For Pannenberg, because of his apologetic nature in his discussions in general, his audience seems to be focused on the non-believer intellectual persons. For him theology has an universal concern and not only concerns the church. A significant feature of Pannenberg’s theology is his understanding of revelation as history. This makes important questions emerge: Does God reveal himself in some way in some part? If so, how? For Pannenberg, the only part we might find divine self disclosure is in the gospels and/or New Testament. However, one must remain cautious because for Pannenberg, those disclosures are not true but alien notions introduced by the Greeks. It seems there is no room for God’s self disclosure at all in Pannenberg’s theological program. He tries to fix the issue introducing an indirect method: God reveals himself through historical events. Despite this, humanity cannot have a complete picture of who God is. Each historical event is not complete in itself but it forms part of a bigger picture: it is in the final resurrection, when Christ returns and the kingdom of God becomes realized completely, that people will be able to have a complete yet indirect revelation of God. Put it in a simple word: Christ is the end of human history.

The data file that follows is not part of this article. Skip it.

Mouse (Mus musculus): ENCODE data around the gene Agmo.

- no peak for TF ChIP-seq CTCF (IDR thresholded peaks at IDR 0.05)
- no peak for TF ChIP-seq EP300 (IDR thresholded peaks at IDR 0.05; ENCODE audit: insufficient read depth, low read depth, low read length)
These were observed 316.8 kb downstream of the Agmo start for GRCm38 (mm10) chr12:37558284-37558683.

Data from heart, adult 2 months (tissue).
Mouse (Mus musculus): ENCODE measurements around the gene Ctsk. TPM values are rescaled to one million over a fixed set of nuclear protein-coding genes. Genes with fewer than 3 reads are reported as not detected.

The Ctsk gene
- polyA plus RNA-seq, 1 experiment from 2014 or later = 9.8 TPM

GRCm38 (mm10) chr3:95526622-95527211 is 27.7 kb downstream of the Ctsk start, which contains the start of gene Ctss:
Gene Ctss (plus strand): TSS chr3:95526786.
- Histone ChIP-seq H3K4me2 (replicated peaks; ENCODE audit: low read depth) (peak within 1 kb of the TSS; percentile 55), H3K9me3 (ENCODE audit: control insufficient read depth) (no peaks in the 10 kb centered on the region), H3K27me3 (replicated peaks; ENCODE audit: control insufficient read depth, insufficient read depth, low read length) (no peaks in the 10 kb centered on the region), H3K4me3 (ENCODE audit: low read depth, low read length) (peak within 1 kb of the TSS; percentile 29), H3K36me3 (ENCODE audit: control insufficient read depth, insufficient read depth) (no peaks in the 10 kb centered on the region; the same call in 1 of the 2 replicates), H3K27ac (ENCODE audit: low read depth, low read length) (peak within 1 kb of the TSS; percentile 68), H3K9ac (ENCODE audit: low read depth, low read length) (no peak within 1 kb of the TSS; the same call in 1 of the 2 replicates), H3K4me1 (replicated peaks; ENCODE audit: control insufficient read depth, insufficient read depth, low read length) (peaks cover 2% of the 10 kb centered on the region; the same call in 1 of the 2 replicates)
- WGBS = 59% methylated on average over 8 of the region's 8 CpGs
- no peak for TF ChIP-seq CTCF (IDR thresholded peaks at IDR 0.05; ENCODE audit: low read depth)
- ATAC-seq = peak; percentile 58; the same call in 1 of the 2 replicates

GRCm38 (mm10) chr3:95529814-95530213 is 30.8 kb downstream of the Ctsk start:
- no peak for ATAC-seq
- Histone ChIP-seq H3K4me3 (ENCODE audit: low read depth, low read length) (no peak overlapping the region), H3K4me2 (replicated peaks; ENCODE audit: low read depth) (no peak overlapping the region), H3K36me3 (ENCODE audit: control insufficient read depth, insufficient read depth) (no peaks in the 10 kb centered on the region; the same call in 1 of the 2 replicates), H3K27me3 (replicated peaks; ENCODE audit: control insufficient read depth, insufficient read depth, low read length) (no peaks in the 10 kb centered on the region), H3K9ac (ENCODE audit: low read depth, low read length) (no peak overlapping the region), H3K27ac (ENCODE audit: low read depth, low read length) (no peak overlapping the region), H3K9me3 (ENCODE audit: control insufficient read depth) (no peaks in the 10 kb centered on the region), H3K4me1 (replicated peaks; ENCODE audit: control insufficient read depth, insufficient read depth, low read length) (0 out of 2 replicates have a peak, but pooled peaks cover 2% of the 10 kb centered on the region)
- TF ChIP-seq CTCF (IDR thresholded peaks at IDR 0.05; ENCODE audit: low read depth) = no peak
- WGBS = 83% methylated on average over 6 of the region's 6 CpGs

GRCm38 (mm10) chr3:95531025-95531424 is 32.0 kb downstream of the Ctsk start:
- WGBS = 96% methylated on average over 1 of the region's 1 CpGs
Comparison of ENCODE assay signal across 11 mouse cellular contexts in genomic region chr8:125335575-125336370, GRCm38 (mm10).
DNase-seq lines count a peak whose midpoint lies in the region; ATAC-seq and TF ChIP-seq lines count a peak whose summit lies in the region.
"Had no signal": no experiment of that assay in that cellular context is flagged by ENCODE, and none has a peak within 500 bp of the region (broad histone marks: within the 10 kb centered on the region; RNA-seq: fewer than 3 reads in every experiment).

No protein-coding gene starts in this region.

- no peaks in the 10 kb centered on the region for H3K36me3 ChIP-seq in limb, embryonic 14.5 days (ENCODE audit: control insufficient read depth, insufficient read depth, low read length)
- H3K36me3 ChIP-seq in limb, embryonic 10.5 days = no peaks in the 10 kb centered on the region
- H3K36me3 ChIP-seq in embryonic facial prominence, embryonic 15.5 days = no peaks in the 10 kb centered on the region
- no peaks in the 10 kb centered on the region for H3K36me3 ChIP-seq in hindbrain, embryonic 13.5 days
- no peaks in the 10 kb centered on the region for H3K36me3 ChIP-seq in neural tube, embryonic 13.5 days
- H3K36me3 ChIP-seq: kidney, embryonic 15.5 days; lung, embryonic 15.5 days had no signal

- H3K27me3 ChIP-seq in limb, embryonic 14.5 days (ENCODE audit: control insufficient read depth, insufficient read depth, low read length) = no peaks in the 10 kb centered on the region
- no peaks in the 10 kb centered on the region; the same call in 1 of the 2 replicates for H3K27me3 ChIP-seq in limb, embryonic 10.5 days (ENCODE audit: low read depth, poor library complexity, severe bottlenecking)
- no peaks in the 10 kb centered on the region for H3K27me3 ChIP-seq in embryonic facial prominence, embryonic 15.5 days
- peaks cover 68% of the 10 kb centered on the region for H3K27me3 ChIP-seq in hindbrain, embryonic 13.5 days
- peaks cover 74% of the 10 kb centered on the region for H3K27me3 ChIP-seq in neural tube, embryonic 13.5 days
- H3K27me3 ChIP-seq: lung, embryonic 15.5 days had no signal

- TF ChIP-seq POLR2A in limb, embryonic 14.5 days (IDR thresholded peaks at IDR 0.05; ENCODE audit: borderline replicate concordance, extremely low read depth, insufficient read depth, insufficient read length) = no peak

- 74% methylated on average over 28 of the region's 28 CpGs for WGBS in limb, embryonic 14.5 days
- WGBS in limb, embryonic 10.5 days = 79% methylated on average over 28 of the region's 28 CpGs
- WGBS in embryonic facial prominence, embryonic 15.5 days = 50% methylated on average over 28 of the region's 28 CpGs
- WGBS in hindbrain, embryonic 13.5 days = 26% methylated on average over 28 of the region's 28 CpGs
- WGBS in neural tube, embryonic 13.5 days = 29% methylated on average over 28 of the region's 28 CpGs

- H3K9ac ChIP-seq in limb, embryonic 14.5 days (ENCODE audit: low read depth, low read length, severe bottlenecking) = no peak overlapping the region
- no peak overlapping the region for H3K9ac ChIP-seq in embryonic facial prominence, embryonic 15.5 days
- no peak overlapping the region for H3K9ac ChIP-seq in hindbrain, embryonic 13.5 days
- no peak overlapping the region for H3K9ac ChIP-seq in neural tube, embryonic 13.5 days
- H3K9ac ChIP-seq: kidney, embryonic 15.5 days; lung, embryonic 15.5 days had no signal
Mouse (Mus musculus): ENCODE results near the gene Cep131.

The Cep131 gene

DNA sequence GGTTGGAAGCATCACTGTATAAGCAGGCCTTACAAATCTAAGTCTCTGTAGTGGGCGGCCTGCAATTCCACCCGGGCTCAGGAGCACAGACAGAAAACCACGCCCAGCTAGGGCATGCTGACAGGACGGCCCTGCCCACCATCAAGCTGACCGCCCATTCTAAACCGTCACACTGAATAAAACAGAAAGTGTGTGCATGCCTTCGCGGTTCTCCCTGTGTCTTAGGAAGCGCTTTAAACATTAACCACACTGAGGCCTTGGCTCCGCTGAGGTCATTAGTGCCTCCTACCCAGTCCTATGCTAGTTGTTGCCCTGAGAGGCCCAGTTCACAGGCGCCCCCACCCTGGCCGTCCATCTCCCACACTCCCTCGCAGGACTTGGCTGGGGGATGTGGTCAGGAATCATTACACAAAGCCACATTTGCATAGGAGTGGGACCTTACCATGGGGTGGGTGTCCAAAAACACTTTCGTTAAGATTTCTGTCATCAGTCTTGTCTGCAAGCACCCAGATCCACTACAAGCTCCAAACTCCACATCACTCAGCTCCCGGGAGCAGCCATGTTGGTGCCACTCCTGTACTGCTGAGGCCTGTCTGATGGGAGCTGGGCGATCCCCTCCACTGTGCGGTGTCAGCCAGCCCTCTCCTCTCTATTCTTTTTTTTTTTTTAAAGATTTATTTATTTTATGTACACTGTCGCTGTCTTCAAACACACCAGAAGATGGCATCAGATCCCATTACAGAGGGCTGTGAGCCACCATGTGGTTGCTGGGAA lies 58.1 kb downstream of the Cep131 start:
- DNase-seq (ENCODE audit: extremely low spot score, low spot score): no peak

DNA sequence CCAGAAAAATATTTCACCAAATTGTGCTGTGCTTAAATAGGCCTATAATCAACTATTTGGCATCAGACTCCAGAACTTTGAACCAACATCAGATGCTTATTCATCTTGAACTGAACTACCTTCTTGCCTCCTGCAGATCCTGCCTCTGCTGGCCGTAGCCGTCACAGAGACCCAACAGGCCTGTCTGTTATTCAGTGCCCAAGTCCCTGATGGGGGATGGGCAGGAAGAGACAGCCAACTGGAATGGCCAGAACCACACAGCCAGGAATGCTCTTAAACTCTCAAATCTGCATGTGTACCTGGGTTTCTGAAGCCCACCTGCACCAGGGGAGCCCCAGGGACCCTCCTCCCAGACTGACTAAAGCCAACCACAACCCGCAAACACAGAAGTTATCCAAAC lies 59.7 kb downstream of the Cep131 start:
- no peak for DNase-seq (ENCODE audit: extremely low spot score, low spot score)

Although modern scholarship such as Richard Muller and Alvin Vos argue that Calvin was not very aware of Aquinas’s theology, Calvin’s twofold notion of the knowledge of God, and his affinity to natural theology resembles a bit to Aquinas. Respecting to Muller and Vos’s conclusions, it seems that Calvin perhaps acquired some Thomistic basic thoughts indirectly via others theologians of his times. Of course, Calvin allows natural theology but in a limited way. As Michael Horton argues, for Calvin his allowance of natural theology in his theological thought is shaped not by philosophy but his pastoral concerns. At the end, for Calvin out of Church there is no forgiveness of sins or salvation.